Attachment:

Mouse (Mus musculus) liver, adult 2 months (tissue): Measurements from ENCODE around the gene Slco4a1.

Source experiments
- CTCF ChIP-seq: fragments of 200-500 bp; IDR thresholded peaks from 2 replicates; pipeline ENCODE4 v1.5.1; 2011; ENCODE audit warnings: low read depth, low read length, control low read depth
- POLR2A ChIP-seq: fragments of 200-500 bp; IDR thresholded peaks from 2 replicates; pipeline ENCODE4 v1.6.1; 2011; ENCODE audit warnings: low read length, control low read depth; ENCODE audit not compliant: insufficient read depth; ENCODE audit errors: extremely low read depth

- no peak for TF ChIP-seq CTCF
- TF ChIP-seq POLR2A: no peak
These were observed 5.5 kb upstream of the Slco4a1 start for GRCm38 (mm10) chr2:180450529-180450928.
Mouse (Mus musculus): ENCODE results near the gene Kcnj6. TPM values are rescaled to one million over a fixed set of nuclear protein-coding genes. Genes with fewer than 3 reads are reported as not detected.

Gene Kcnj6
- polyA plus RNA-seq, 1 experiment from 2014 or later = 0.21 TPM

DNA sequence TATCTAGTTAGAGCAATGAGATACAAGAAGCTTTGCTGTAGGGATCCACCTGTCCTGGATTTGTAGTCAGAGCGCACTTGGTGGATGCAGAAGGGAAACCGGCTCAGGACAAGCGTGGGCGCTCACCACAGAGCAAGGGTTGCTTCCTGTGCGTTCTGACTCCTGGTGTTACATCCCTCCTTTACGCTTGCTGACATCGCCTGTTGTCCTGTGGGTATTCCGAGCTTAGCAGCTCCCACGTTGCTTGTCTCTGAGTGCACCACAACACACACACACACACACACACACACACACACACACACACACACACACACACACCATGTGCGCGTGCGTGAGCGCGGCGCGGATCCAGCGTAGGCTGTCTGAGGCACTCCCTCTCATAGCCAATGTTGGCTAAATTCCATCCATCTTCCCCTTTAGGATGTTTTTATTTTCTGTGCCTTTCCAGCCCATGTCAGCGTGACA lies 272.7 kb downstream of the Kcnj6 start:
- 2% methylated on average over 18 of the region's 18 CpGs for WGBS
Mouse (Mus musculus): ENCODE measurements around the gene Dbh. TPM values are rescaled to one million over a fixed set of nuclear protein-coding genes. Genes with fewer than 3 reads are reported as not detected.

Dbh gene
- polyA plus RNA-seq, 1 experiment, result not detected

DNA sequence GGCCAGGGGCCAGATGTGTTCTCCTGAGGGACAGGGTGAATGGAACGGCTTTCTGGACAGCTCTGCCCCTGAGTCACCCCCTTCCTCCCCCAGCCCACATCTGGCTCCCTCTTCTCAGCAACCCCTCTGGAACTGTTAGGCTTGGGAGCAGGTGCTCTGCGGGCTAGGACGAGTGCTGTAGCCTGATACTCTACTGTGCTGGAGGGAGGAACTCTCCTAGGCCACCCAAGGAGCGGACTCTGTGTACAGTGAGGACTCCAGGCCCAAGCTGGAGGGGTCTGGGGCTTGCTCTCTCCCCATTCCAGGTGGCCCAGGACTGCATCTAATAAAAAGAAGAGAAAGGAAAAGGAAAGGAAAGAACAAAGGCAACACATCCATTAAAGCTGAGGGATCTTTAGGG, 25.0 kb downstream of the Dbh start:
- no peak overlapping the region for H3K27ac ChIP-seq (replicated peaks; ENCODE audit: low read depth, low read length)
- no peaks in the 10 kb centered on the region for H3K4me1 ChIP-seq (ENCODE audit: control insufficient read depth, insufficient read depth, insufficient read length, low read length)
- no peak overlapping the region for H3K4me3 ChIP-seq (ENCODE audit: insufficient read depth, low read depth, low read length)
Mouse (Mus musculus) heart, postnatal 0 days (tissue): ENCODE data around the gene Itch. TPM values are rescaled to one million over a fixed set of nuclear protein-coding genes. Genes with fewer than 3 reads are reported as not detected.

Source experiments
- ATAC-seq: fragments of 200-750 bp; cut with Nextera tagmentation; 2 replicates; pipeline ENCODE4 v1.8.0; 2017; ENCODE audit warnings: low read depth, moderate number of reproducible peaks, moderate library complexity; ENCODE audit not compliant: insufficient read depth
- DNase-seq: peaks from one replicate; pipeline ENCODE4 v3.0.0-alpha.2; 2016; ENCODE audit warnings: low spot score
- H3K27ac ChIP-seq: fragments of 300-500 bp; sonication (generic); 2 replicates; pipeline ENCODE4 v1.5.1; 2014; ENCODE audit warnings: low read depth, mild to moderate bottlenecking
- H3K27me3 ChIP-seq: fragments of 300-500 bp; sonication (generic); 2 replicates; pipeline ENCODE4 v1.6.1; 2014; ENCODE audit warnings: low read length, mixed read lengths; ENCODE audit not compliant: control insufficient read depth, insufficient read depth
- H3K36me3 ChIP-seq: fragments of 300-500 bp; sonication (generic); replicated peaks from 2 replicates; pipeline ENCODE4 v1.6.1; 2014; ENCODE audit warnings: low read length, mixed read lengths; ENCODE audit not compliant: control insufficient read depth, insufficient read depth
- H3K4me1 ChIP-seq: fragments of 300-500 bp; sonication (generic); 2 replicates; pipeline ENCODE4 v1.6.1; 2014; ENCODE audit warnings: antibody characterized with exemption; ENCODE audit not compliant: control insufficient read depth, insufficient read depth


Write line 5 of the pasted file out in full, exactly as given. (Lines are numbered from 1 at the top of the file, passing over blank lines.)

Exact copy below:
- no peak for TF ChIP-seq CTCF